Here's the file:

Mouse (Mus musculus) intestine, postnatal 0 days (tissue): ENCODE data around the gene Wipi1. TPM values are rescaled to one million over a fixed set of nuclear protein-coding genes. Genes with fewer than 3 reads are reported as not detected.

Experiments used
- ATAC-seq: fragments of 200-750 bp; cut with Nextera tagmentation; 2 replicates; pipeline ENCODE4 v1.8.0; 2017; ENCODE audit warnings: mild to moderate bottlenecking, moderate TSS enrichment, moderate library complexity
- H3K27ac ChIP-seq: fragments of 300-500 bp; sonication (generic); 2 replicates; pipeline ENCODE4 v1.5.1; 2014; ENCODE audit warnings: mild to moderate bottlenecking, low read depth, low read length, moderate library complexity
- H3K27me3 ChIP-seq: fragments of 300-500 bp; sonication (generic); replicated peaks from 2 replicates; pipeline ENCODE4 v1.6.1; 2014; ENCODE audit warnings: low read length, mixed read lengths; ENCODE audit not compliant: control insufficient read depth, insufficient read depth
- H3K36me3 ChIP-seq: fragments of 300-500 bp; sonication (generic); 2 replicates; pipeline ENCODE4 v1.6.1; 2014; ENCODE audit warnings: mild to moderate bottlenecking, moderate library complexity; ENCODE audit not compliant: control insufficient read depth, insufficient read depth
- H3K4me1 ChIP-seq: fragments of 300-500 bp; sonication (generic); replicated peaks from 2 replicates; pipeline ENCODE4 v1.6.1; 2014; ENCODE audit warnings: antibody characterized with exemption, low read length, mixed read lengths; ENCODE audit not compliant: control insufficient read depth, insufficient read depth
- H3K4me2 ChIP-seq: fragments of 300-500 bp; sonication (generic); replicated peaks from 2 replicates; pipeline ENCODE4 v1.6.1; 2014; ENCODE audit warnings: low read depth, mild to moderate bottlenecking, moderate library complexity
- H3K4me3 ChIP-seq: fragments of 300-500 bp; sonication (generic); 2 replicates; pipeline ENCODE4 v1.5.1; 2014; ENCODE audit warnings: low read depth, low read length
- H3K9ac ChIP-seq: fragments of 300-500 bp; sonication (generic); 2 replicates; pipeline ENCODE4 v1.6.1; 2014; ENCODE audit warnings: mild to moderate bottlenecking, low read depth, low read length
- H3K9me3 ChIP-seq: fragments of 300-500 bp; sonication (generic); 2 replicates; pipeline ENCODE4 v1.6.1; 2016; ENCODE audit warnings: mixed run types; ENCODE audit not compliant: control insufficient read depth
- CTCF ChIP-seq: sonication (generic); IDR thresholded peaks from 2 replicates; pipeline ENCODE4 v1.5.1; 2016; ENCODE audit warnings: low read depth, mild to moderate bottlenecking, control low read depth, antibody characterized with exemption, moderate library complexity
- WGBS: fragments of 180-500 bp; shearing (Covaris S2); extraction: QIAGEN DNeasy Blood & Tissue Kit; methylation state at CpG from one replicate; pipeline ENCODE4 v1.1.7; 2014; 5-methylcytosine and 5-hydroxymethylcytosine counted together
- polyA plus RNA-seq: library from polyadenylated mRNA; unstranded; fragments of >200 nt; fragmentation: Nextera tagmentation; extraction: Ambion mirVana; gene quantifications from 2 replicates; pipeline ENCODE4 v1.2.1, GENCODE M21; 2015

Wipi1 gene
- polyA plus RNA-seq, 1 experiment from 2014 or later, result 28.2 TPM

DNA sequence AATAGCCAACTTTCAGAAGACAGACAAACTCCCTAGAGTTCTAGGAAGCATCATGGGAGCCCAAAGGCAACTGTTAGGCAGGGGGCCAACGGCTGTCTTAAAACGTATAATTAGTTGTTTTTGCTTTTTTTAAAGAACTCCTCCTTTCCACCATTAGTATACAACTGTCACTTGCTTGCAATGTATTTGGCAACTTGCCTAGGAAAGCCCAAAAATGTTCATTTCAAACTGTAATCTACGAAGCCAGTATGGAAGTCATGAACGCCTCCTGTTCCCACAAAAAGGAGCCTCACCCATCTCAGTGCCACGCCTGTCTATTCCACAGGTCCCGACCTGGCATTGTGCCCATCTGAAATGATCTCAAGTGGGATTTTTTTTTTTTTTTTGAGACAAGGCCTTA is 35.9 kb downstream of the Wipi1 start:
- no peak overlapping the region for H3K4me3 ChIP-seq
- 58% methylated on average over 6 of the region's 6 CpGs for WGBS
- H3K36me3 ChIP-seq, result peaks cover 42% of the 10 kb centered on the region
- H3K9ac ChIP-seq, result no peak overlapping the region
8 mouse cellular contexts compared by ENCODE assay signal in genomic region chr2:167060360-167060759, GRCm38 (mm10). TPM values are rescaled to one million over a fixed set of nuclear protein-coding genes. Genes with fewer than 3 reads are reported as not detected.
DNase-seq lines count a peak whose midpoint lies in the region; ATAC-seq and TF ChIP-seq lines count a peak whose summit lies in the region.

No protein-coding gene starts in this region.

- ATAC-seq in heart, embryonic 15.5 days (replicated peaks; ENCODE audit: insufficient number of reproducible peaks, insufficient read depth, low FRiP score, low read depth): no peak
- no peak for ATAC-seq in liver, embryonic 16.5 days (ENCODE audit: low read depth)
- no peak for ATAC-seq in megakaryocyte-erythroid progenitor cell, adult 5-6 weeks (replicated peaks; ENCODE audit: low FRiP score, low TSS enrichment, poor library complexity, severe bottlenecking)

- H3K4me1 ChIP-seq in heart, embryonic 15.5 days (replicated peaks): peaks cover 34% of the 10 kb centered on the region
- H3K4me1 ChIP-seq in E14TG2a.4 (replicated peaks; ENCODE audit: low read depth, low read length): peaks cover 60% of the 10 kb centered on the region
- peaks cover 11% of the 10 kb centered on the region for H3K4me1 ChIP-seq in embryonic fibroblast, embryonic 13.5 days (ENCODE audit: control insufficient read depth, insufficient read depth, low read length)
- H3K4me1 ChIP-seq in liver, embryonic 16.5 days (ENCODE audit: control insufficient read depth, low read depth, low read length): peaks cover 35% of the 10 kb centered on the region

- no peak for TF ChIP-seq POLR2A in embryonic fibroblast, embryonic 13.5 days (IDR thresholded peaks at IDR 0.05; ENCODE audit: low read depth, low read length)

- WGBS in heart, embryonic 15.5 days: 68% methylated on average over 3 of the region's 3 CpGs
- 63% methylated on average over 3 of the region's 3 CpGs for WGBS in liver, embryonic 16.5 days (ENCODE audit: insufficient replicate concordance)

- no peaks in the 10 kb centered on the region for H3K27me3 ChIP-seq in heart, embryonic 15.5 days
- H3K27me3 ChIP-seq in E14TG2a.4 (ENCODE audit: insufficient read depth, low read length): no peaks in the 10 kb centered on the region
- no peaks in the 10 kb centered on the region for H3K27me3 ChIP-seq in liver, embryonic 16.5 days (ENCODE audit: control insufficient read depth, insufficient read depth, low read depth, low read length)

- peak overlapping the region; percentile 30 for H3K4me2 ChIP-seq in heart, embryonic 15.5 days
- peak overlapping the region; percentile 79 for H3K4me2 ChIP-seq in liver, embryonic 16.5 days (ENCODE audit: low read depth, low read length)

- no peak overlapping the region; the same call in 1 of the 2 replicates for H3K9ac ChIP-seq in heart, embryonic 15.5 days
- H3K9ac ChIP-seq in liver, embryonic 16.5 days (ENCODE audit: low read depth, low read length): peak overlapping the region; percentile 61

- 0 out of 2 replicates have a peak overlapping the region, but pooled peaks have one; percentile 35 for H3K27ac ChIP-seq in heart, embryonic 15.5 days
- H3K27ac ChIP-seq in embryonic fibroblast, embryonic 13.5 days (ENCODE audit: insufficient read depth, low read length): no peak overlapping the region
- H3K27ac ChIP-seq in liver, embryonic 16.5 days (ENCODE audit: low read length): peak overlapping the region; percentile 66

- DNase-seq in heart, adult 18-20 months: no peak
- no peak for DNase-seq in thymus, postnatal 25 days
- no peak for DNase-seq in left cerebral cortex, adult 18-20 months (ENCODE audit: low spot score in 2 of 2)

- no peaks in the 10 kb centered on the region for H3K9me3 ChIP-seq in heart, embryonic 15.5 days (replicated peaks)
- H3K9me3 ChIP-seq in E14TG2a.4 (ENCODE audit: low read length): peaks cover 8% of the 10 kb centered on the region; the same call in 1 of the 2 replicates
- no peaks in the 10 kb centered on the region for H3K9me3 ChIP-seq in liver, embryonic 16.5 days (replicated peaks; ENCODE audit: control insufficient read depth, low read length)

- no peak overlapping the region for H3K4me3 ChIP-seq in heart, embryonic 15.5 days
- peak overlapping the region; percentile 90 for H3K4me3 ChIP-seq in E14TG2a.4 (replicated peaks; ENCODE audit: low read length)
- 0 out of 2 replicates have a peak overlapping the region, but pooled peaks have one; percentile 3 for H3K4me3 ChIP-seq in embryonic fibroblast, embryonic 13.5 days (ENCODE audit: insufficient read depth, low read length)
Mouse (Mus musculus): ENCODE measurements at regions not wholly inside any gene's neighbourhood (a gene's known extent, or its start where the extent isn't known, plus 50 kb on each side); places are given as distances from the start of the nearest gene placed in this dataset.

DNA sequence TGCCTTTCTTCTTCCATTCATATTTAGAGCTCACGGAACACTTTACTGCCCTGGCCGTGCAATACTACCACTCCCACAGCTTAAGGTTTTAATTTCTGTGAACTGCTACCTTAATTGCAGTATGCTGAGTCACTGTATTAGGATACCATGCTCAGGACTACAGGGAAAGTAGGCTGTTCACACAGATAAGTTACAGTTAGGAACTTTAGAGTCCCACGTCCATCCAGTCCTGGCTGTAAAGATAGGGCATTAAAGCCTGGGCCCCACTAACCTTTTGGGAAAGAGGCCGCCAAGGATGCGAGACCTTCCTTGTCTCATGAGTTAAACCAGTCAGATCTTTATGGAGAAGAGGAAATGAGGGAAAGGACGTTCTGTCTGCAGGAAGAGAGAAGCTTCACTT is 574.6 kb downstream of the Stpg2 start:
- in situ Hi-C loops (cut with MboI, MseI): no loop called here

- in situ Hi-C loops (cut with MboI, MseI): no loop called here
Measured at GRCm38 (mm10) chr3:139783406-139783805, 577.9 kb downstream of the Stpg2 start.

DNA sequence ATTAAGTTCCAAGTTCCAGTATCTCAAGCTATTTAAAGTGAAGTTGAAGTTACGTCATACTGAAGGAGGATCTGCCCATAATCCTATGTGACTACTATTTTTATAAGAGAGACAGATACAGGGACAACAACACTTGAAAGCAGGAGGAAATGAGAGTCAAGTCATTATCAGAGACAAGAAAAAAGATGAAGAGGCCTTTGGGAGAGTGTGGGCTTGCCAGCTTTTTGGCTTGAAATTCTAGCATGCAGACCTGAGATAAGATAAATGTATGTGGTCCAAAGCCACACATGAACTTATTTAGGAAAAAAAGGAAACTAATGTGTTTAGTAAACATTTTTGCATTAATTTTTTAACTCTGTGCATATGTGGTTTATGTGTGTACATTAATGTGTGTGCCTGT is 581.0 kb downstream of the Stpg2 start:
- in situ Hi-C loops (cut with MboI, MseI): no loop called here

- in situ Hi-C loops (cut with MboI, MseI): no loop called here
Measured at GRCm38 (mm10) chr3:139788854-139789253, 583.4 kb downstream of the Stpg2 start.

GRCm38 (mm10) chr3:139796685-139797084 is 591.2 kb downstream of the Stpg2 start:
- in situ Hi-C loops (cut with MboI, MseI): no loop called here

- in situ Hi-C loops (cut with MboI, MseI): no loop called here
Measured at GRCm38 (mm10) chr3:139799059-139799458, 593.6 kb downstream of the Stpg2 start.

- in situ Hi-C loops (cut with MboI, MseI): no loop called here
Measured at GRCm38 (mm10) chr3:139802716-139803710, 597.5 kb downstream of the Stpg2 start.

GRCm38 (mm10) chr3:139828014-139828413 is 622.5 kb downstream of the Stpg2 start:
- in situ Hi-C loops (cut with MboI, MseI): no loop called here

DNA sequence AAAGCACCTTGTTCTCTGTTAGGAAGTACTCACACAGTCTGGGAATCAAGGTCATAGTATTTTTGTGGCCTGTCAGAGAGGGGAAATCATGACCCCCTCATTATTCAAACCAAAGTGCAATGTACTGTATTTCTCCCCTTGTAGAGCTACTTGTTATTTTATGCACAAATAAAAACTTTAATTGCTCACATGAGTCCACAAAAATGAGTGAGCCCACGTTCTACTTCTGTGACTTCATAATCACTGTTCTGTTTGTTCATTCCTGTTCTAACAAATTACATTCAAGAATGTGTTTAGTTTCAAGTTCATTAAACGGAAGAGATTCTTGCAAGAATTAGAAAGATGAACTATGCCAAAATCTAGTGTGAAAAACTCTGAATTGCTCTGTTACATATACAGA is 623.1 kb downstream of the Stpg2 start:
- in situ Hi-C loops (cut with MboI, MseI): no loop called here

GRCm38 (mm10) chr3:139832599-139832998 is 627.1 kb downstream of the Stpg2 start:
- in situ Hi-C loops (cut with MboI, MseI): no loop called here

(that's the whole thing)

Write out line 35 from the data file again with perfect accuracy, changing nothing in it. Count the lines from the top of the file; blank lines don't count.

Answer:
- no peaks in the 10 kb centered on the region for H3K27me3 ChIP-seq in heart, embryonic 15.5 days